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Club Profile: The Research Society at UIS

A supportive, creative, and involved scientific group

Student presents his project at NCUR 2017

Student presents his project at NCUR 2017

Photo from Research Society facebook page

Photo from Research Society facebook page

Student presents his project at NCUR 2017


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Interested in researching a subject but don’t know where to start? The Research Society at UIS provides training and funding for all forms of undergraduate research – scientific or not. 

Frances Shen, Associate Professor of Psychology Department, says that the group provides numerous resources, including workshops, mentorships with experienced faculty members, and up to $1,000 in financial assistance to help a student’s research project get off the ground.

Research in all fields is essential for students no matter the field, says Dr. Shen. The Research Society is one of the best ways for students to engage with the academic process, which will ultimately further their studies.

“There have been research showing that students who get engaged with undergraduate projects tend to perform better academically and pursue more advance degrees later,” she said.

Shen mentioned that her personal experiences in college motivated her to be a part of this program.

“When I was undergraduate, students were also encouraged to get involved in research,” she said. “I wasn’t very sure if I would be interested, but I finally had a positive experience, and eventually did my own research project in my senior year.”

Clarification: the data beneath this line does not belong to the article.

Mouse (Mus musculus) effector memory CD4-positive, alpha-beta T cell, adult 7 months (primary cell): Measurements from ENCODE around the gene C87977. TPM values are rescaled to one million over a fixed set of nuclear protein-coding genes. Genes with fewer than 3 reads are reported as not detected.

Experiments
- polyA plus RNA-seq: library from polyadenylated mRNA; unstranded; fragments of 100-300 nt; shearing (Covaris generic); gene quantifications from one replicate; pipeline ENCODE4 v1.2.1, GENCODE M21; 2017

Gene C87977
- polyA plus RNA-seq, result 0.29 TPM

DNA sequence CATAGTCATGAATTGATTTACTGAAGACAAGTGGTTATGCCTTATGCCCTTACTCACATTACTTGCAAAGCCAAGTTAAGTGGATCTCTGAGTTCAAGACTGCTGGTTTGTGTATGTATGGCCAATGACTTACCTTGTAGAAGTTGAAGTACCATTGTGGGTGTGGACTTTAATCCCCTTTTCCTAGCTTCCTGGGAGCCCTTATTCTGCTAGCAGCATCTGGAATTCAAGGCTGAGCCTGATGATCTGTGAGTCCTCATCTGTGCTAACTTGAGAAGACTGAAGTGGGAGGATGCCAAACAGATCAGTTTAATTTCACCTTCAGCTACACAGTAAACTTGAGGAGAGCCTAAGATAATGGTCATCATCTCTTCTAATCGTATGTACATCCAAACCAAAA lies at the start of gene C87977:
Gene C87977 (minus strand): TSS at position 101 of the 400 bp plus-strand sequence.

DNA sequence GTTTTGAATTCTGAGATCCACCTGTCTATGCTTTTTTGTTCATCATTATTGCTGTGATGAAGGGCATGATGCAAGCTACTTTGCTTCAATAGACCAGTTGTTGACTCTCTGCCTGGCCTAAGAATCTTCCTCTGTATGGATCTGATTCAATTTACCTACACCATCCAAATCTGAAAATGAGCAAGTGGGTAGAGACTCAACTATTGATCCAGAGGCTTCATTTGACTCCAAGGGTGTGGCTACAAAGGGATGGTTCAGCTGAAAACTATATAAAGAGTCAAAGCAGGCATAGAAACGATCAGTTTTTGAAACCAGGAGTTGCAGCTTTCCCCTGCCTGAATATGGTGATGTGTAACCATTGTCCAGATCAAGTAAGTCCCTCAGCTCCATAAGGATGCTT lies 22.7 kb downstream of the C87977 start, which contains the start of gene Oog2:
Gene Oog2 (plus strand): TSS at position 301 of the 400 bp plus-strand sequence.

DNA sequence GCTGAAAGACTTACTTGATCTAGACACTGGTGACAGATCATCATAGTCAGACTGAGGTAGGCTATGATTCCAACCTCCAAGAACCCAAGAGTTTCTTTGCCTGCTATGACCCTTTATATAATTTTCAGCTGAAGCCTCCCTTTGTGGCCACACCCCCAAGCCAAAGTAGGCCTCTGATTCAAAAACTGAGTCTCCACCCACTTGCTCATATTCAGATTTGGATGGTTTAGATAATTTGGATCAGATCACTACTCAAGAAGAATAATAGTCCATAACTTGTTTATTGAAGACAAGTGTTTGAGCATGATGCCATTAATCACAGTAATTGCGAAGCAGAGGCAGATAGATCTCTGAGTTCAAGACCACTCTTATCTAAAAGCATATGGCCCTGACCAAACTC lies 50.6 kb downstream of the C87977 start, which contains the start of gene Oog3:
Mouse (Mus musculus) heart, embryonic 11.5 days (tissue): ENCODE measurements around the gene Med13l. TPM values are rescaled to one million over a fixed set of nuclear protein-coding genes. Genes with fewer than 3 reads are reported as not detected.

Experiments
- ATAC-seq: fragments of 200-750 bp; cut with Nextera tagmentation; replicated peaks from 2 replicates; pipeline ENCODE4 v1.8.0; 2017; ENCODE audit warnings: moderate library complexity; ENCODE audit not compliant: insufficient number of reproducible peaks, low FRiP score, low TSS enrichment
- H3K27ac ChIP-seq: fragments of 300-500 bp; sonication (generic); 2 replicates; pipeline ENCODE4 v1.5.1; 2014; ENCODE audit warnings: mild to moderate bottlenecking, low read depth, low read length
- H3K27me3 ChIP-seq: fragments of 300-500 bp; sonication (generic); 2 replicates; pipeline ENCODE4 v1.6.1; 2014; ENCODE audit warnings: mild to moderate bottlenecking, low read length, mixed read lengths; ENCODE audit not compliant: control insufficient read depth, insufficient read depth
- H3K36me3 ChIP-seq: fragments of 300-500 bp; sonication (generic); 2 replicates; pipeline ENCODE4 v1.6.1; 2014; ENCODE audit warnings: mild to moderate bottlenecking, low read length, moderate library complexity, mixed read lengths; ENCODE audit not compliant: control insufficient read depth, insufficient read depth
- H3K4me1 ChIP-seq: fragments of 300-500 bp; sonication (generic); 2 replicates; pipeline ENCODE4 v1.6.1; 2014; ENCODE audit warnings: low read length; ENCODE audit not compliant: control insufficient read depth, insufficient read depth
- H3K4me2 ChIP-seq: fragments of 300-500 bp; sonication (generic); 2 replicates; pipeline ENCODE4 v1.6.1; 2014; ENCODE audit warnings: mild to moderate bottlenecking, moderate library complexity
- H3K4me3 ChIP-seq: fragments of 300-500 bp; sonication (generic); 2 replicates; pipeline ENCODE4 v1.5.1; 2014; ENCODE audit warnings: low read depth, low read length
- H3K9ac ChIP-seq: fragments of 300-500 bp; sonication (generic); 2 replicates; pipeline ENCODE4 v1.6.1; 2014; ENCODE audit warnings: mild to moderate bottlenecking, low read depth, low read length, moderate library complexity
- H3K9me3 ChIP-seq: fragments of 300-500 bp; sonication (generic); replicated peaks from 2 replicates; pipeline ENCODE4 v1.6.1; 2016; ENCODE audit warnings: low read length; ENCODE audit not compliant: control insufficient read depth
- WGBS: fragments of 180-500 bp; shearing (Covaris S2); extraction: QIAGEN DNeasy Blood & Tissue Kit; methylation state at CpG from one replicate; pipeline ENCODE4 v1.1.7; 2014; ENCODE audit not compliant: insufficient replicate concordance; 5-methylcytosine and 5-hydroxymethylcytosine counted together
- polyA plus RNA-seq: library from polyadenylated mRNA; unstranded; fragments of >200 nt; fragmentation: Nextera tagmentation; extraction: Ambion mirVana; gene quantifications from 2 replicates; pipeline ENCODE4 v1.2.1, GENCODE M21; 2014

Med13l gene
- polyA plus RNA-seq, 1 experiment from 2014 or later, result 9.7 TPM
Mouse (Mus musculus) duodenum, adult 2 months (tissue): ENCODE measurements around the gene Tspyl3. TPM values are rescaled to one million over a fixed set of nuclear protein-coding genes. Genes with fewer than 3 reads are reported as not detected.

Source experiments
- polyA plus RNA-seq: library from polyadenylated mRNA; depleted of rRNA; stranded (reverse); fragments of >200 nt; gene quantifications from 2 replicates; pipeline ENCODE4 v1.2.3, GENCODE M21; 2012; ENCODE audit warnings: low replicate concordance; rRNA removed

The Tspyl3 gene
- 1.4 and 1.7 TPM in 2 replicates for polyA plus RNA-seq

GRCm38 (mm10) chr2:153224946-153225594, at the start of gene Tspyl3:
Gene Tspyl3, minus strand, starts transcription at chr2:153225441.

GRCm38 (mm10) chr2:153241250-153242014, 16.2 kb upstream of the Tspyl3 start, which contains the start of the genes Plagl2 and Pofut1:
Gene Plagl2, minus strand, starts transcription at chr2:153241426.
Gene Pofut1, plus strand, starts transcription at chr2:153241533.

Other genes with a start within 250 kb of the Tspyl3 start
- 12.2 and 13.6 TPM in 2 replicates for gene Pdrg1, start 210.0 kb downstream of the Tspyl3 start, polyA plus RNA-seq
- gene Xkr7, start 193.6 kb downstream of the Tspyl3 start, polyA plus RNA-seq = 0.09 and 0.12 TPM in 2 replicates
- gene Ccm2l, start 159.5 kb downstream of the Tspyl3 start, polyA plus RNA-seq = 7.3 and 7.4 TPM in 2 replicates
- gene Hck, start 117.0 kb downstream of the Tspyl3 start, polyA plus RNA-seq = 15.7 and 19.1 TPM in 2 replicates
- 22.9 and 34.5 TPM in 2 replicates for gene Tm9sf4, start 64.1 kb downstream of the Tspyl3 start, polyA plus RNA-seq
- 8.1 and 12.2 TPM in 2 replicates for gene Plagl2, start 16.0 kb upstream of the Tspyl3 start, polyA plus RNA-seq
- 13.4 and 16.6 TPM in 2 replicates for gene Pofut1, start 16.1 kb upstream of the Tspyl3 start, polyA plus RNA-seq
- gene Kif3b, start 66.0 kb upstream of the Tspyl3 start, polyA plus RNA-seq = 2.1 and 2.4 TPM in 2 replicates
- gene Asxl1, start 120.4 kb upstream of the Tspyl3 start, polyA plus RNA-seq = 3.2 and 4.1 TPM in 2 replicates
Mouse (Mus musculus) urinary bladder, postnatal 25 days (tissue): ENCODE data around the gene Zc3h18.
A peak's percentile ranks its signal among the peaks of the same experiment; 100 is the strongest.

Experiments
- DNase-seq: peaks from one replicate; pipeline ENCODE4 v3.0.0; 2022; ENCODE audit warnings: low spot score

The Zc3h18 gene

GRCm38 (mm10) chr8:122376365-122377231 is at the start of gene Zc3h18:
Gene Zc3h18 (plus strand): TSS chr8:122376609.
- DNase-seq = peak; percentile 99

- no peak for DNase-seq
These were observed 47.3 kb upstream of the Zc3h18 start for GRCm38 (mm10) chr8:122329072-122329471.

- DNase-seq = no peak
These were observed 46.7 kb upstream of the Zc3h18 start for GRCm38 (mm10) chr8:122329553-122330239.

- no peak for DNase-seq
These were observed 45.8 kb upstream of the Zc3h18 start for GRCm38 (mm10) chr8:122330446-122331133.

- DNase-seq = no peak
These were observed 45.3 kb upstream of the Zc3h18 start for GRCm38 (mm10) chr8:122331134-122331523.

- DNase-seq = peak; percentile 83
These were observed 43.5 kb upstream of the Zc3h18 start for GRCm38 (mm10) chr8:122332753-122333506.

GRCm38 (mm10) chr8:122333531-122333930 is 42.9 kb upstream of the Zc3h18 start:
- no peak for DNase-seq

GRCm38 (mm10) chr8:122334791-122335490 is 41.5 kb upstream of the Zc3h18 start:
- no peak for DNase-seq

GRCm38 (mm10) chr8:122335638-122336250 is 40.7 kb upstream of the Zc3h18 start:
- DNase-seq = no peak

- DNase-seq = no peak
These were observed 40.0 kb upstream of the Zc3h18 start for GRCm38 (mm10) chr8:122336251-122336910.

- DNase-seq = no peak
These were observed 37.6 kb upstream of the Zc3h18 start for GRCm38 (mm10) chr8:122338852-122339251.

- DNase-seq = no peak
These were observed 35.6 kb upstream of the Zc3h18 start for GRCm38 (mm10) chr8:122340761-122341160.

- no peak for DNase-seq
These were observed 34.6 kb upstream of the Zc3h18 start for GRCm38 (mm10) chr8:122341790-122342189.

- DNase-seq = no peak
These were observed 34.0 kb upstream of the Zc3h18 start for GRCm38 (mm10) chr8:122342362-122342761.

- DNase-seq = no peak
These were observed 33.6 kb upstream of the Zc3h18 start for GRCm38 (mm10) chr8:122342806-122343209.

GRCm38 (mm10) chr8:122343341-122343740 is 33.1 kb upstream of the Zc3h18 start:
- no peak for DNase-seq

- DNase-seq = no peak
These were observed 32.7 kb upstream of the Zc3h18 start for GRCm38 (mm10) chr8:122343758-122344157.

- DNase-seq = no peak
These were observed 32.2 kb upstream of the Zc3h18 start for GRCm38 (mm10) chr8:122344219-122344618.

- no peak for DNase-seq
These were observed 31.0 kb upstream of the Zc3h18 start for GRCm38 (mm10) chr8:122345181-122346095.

“Doing researches was life-changing, and that’s why I love to work with undergraduate students and try to promote it on our campus.”

Faculty members involved in the society take time from their own research projects and teaching responsibilities in order mentor students one-on-one.

Keenan Dungey, Associate Vice-Chancellor for Research and Institutional Effectiveness and Associate Professor in Chemistry Department, said that although it’s hard finding time to work with students, it’s all worth it.

“It had been a challenge for us to work with students because we also have other teaching responsibilities, but it can be rewarding to work with students to see them mature and develop into researchers, scientists, or scholars,” Dungey said.

Kaylan Mills, treasurer of The Research Society, says that the group is best for students who are highly motivated, independent, and willing to learn.

“This is a supportive, creative, and involved group,” she said.

Human Subjects Research and the Institutional Review Process event will be held on Thursday, October 12, 4:30 p.m to 6p.m at UHB 1006. Further information on the Research Society can be found on the UIS connection website or on their Facebook page.

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Club Profile: The Research Society at UIS